Tuesday, August 23, 2005

 
August 23rd, 2005

Richard Barbieri Returns to Washington DC


I am moving again, this time from New York to the District of Columbia, meaning the "Annotated This Day" offices will have their third headquarters since January. However, I don't post this just to complain about the difficulties of moving (but hey, if you want to help, drop me a line!) but instead to write about District of Columbia born ballplayers.

Our Nation's Capital has provided eighty-eight Major Leaguers through the 2004 season, although only two, Angels' reliever Brendan Donnelly and journeyman outfielder Curtis Pride played in the 2004 season. Those eighty-eight men represent about a half a percent of all men to play the Majors, putting DC about equal with
Colorado and Mexico
in terms of players sent to the bigs. The District has never produced a Hall of Famer, the closest current candidates probably being Maury Wills, who like his son Bump, was born there. The elder Wills leads native Washingtonians in hits, runs, and stolen bases.

In a bit of trivia that I somehow missed but was uncovered by friend of Annotated This Day
Dave Studeman was that Doc White, the pitcher who avoided facing the Washington Senators for all those years was, in fact, a Washingtonian himself. I don't think this has anything to do with it, but it is interesting that White--who has the most wins of any DC resident--accumulated so few of them against his hometown team.



Monday, August 22, 2005

 
August 22nd, 1969

Hipolito Pichardo Born


I was originally planning on doing Paul Molitor here--he was born today too--and the issue of designated hitters and the Hall of Fame and all that. But really, it seemed unfair to pass on a man with one of my favorite baseball names of all time. Hipolito Antonio Pichardo. How can you not love a name like that?

Pichardo started his career with the Royals; he came up through their system and debuted as a twenty-two year old in 1992. He worked primarily as a moderately effective starter his first two seasons, but was shifted to the bullpen in 1994 and would not start another game until 1998. Pichardo was an average reliever, albeit a consistent one who threw between sixty-four and sixty-eight innings each of his first three years in the pen. The move back to starter in '98 failed to suit him however as he posted only his second career ERA worse than league average and after a lost 1999 due to injury, would sign with Boston for the 2000 season.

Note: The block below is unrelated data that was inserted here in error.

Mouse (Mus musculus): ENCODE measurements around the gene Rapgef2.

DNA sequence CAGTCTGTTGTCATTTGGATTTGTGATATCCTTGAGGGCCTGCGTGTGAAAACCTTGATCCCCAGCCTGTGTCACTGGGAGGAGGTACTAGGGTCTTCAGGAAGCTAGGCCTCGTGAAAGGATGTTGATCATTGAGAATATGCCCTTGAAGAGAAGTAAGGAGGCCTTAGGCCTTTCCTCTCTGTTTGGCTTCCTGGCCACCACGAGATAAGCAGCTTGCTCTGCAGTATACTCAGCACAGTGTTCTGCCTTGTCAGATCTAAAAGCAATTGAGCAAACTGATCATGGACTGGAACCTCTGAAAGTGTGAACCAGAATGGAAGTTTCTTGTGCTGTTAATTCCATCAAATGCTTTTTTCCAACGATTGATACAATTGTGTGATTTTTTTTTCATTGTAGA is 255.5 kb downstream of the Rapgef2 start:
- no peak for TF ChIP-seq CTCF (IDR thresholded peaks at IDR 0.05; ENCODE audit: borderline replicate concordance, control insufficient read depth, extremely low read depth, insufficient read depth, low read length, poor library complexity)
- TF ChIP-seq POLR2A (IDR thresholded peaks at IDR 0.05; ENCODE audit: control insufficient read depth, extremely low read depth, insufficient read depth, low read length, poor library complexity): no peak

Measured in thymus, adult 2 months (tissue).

With the Red Sox Pichardo would start just one game--taking the loss against the ChiSox in June--but would serve as a member of a highly effective Sox bullpen that also featured then-closer Derek Lowe (2.56, 42 saves), Rich "El Guapo" Garces (8-1, 3.25) and Rod "Shooter" Beck (3-0, 3.10). Pichardo for his part went 6-2 as a reliever with a 3.25 ERA, good for an ERA+ of 144. He wasn't as effective in 2001, throwing just thirty-four innings of below average ball and was even worse in
Houston in 2002, getting shelled in his only appearance for the team.

Pichardo has been out of the Majors since 2002, no surprise given his performance the last two years of his career. I forever hold out hope for a comeback however, so that ballpark announcers around the land can once again clear their throats, double-check their pronunciation and welcome Hipolito Pichardo into a game.


Sunday, August 21, 2005

 
August 21st, 1977

Tom Seaver Returns to Shea Stadium


Players returning to the site of their greatest success, especially players who have played no where else, are often interesting. I imagine most players would say they like to do well in front of their one-time hometown fans, but the circumstances surrounding departures are so varied that it is hard to draw one conclusion about returns. Tom Seaver, for one, had left his team on relatively acrimonious terms. Seaver's trade was seen, at least in part, as a response to his semi-public feud with Mets' owner M. Donald Grant.

On his return then, Seaver had an incentive to both remind Met fans of why they had loved him and show Grant just what he had given up. Seaver performed beautifully, pitching a complete game giving up just one run, as the Reds triumphed five to one. Seaver scattered six hits and two walks while striking out eleven. Furthermore, the usually light-hitting (career .154) Tom Terrific doubled and scored a pair of runs.

Players returning to face their old team don't always perform as brilliantly as Seaver, position players sometimes have no part in a game despite their performance. But I imagine when most dream of a return, they dream of performing like Seaver.